# binds 'format', so usable like:
format.lists.comma()
 
 
from format import lists
# binds lists (and not format), so:
lists.comma()
 
 
from format import lists as L
# locally binds lists as L (and neither format or lists), so:
L.comma()
 
 
import format.lists as L
# same as the last
L.comma()
 
 
from format.lists import *
# binds all public names from lists, so:
comma()
 
 
from format.lists import comma
# binds only a specific member
comma()
 
 
from format.lists import comma as C
# like the last, but binds to an alias you give it
C()


None of this changes importing, it's only different in what names get bound, and all just personal taste. (e.g. I like to avoid from and as, forcing my own code to mention exactly where it gets is functions)

Packages

For context, modules are almost any python file file (where its filesystem name is not a syntax error in python code).

It's good practice to be clean in the files you'll import from, but there is no special status.


Packages are a little extra structure on top, an optional way to organize modules.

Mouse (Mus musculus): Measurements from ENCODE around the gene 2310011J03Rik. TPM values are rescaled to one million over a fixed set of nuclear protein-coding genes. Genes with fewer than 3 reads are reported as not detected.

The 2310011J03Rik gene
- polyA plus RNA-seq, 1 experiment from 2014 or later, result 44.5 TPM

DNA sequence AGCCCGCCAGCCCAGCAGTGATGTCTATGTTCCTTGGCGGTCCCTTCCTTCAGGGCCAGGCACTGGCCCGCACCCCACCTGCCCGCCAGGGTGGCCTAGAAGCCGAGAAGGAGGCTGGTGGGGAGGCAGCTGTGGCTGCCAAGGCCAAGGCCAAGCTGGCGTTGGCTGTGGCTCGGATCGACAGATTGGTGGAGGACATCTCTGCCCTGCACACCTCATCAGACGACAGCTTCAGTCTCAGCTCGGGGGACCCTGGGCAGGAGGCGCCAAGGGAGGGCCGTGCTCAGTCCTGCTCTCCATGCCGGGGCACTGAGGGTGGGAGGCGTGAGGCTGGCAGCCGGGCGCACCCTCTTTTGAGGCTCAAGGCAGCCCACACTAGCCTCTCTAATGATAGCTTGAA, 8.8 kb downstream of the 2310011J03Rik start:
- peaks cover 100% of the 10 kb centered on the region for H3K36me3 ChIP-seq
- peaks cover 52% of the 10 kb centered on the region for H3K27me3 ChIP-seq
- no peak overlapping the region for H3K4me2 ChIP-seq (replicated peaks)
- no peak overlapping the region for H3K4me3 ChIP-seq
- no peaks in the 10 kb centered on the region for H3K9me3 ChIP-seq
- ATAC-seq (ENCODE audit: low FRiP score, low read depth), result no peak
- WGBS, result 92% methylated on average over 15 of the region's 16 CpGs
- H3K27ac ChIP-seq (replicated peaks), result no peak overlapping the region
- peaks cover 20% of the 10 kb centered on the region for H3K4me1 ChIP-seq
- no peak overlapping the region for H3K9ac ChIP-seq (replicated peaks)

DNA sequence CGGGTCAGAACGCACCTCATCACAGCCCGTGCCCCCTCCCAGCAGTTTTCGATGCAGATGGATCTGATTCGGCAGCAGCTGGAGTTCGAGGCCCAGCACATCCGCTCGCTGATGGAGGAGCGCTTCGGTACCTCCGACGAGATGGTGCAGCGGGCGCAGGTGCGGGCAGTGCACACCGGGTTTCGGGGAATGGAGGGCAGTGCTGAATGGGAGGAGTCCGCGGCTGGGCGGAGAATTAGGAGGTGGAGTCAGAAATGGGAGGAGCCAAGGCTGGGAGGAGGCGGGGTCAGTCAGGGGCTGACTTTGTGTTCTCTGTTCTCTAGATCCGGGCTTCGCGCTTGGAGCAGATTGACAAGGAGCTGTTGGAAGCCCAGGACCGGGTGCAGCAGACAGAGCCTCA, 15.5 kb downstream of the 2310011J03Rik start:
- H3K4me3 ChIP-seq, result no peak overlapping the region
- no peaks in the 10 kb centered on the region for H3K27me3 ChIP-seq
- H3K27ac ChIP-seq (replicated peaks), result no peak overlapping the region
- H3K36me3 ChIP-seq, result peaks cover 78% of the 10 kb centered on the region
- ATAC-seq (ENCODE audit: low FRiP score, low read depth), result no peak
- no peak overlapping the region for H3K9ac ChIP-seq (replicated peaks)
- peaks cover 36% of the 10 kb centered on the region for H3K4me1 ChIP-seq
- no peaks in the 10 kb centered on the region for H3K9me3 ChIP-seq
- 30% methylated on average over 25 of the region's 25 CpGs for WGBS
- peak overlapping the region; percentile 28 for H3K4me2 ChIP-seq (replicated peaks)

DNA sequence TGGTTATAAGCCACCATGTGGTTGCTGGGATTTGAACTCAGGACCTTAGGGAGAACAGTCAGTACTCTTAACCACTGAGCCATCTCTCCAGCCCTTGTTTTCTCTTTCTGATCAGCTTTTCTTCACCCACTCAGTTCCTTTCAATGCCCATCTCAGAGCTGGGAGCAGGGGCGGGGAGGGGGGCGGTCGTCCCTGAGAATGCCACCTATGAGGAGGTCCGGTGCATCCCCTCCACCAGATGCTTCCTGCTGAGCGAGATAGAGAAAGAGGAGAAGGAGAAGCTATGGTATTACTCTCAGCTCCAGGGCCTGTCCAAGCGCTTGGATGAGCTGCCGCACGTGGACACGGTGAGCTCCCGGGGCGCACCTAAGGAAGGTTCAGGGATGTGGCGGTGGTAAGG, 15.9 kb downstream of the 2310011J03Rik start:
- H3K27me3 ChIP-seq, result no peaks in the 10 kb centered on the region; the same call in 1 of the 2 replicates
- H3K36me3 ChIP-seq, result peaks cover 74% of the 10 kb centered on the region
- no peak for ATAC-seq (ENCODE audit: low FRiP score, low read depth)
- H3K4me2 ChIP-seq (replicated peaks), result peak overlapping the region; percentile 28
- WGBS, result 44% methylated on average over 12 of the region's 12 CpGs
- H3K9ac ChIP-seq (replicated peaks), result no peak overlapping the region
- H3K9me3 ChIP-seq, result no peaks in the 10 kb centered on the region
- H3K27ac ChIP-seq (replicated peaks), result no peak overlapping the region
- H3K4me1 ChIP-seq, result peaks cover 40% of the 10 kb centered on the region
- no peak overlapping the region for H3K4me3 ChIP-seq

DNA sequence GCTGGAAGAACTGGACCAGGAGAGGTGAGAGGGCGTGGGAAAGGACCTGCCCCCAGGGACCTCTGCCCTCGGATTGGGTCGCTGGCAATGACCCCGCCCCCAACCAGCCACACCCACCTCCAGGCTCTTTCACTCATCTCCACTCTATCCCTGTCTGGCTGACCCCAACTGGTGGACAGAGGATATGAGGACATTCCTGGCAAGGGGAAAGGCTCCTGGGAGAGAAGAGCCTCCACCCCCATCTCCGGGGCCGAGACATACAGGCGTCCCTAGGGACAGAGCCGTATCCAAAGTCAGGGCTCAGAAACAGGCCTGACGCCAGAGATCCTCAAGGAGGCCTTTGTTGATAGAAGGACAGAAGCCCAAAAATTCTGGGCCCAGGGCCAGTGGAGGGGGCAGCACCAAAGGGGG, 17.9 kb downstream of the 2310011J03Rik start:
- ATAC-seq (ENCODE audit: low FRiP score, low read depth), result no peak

While modules correspond to files, packages correspond to directories containing modules.


A package is a directory with an __init.py__ file. In the real world, many are empty or contain only an informative docstring, because the most basic use of packages is just namespacing your modules in a useful way.

Beyond grouping things under a common name, it allows things like

  • running code when the package is first imported, usually for some initial setup
...put it in the __init__.py file
  • allowing selective import of the package's modules (forcing people to ask for some things explicitly)
in part just syntax and convenience, like from image import fourier


importing from packages
This article/section is a stub — probably a pile of half-sorted notes, is not well-checked so may have incorrect bits. (Feel free to ignore, fix, or tell me)

The examples below assume a package named format with a module in it called lists, which you can quickly reproduce with:

mkdir format
echo 'print "format, __init__"'  > format/__init__.py
echo 'print "format, lists"'     > format/lists.py


In an import, everything up to the last dot has to be a package/subpackage, and the last part must be a module.

The package itself can also be imported, because a __init__.py file is a module that gets imported when you import the package (or something from it) and aliased as the directory name. With the test modules from the last section:

>>> import format.lists
format, __init__
format, lists

The import above bound 'format' at local scope, within which a member 'lists' was also bound:

>>> format
<module 'format' from 'format/__init__.py'>
>>> dir(format)
['__builtins__', '__doc__', '__file__', '__name__', '__path__', 'lists']
>>> format.lists
<module 'format.lists' from 'format/lists.py'>